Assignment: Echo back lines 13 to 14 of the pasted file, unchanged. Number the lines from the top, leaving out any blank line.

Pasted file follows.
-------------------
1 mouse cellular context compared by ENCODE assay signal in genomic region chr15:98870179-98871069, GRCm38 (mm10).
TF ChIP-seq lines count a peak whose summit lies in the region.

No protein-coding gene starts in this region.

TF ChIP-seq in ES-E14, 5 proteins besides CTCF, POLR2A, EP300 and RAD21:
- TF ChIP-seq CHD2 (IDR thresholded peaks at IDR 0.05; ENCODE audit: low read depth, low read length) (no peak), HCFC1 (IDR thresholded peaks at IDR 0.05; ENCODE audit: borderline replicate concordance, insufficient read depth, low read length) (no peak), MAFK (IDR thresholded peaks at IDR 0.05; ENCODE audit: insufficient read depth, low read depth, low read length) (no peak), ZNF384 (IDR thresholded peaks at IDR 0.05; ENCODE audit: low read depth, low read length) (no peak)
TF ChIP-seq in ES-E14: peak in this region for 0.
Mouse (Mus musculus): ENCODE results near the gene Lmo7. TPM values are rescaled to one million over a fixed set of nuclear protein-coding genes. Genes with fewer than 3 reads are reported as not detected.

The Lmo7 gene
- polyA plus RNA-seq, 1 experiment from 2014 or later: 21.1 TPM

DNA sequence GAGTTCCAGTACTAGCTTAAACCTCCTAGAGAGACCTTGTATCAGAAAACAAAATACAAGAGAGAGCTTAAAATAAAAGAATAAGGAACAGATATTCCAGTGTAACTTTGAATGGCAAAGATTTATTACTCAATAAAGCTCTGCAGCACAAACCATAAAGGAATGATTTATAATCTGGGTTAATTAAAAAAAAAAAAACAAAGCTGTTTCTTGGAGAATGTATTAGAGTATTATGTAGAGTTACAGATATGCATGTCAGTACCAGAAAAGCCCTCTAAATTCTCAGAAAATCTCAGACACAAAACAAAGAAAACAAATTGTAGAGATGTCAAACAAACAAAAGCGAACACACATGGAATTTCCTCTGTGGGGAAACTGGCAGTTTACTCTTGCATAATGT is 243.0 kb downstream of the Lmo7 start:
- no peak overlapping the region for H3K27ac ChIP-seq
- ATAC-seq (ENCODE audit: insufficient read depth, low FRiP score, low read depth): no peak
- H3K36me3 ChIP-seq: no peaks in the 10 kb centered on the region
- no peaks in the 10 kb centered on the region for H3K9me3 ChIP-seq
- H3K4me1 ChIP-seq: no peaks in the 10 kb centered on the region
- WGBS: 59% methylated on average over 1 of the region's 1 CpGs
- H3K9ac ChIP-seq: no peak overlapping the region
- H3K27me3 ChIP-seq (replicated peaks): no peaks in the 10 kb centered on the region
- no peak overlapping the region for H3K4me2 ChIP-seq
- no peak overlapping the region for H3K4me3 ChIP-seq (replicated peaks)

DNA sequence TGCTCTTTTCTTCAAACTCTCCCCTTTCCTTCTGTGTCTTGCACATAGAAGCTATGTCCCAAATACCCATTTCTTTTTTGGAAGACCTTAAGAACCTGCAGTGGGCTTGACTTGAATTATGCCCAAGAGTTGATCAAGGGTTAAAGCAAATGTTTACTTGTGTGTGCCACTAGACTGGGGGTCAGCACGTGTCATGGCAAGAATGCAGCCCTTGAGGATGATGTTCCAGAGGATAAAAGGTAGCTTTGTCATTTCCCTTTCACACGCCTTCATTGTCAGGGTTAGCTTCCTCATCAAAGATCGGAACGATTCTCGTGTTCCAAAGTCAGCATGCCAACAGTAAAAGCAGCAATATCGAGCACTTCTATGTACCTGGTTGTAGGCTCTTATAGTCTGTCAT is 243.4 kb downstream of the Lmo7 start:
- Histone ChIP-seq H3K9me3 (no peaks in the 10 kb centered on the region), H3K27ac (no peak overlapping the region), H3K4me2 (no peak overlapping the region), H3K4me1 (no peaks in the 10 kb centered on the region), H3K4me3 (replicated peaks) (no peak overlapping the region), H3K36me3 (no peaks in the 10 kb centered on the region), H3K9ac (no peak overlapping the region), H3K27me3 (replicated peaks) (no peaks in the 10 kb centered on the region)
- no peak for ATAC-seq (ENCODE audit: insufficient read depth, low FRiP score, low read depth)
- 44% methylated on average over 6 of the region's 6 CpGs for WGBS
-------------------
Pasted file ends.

- H3K36me3 ChIP-seq: no peaks in the 10 kb centered on the region
- no peaks in the 10 kb centered on the region for H3K9me3 ChIP-seq